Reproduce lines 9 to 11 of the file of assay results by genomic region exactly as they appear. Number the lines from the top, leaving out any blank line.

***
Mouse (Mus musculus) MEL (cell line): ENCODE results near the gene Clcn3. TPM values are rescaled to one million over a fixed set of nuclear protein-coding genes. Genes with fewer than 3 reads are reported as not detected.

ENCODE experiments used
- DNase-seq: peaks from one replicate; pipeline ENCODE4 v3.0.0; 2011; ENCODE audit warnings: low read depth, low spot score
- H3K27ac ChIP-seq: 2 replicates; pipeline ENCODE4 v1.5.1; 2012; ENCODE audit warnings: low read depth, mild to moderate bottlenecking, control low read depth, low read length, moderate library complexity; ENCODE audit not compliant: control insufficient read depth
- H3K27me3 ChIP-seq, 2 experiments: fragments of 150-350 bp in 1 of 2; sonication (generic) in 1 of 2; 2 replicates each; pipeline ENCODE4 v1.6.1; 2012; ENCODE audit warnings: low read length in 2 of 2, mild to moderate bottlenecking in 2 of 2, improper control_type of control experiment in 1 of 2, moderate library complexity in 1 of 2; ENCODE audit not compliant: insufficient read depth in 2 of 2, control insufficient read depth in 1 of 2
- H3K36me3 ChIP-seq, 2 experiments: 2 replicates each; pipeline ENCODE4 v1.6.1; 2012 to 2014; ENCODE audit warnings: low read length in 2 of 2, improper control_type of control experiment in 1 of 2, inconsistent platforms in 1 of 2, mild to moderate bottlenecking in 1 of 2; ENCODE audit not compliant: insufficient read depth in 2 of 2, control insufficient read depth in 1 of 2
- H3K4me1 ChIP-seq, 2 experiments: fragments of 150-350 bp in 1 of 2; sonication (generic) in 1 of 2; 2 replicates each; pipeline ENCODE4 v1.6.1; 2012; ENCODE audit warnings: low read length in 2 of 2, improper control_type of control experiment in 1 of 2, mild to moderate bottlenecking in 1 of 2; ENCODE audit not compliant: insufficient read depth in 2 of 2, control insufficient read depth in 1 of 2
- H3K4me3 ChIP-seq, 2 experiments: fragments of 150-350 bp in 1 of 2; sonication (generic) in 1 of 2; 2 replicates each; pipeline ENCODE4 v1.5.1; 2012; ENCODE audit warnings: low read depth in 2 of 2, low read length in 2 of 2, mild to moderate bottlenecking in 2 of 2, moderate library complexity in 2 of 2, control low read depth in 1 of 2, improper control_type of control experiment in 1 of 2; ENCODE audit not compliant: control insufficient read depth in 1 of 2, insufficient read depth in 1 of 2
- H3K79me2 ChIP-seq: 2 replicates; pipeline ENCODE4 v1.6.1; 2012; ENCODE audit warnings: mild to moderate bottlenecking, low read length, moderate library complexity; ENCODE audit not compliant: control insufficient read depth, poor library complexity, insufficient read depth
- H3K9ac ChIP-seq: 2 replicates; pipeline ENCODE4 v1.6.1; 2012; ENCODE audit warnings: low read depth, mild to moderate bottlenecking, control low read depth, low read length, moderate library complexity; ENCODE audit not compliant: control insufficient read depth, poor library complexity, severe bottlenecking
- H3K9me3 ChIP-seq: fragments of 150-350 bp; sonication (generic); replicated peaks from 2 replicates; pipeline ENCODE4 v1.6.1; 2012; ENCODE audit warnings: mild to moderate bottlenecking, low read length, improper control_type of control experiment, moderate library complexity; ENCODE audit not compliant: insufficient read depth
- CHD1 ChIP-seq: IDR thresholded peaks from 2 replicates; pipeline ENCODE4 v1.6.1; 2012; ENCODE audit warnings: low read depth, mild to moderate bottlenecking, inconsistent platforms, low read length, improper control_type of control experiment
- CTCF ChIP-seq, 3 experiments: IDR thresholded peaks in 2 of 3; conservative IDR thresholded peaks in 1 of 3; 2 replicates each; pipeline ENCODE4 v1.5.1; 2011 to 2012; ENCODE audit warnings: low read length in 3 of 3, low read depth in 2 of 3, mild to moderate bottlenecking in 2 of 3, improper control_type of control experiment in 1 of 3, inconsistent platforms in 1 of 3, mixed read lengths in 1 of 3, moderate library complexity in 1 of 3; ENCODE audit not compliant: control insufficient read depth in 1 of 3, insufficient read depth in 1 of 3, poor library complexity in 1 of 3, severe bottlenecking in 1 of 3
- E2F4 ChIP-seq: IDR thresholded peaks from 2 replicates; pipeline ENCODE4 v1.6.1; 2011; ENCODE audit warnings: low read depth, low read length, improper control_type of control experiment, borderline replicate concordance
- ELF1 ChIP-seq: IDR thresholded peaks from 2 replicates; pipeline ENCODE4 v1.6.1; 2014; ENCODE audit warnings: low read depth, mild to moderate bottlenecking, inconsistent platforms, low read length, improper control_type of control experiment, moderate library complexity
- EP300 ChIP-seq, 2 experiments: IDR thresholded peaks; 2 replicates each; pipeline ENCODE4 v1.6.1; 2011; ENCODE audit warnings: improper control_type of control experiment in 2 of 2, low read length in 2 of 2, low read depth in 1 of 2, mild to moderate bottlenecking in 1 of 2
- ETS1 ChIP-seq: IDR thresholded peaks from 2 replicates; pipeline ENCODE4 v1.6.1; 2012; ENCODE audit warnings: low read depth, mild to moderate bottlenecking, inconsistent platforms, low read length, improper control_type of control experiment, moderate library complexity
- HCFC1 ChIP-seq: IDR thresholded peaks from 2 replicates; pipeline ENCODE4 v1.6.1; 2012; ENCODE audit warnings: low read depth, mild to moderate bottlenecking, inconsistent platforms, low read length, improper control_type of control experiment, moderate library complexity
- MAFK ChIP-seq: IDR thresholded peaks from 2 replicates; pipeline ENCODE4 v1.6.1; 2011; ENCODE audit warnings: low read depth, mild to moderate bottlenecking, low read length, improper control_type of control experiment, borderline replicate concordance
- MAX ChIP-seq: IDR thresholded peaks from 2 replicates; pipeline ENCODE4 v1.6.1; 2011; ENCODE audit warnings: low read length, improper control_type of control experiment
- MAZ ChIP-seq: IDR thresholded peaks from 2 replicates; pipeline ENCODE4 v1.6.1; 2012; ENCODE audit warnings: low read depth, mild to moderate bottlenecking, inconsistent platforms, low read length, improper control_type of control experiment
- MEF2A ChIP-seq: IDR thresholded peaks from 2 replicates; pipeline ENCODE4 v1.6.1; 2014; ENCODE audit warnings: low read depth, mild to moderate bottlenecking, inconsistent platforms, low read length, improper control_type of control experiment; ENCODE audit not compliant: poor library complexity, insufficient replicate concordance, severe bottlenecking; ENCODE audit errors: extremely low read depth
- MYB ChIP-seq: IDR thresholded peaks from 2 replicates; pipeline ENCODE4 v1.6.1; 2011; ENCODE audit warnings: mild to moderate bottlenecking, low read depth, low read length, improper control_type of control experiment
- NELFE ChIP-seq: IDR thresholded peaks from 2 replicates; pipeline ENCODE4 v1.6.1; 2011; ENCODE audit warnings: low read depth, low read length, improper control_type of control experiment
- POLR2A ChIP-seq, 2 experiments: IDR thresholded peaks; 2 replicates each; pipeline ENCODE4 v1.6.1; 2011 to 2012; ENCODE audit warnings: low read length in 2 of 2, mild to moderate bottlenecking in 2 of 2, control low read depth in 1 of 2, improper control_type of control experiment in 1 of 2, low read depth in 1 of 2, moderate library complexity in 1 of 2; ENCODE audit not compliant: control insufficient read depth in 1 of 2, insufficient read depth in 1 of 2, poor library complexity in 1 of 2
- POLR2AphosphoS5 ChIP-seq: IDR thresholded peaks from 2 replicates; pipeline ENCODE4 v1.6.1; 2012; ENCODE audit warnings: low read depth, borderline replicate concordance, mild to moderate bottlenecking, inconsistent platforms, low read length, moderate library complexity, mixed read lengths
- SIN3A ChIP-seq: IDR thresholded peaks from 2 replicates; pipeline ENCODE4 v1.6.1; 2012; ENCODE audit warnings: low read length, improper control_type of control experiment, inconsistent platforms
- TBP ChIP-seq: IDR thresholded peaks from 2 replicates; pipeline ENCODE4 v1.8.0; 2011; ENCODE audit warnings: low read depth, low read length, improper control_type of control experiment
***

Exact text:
- H3K79me2 ChIP-seq: 2 replicates; pipeline ENCODE4 v1.6.1; 2012; ENCODE audit warnings: mild to moderate bottlenecking, low read length, moderate library complexity; ENCODE audit not compliant: control insufficient read depth, poor library complexity, insufficient read depth
- H3K9ac ChIP-seq: 2 replicates; pipeline ENCODE4 v1.6.1; 2012; ENCODE audit warnings: low read depth, mild to moderate bottlenecking, control low read depth, low read length, moderate library complexity; ENCODE audit not compliant: control insufficient read depth, poor library complexity, severe bottlenecking
- H3K9me3 ChIP-seq: fragments of 150-350 bp; sonication (generic); replicated peaks from 2 replicates; pipeline ENCODE4 v1.6.1; 2012; ENCODE audit warnings: mild to moderate bottlenecking, low read length, improper control_type of control experiment, moderate library complexity; ENCODE audit not compliant: insufficient read depth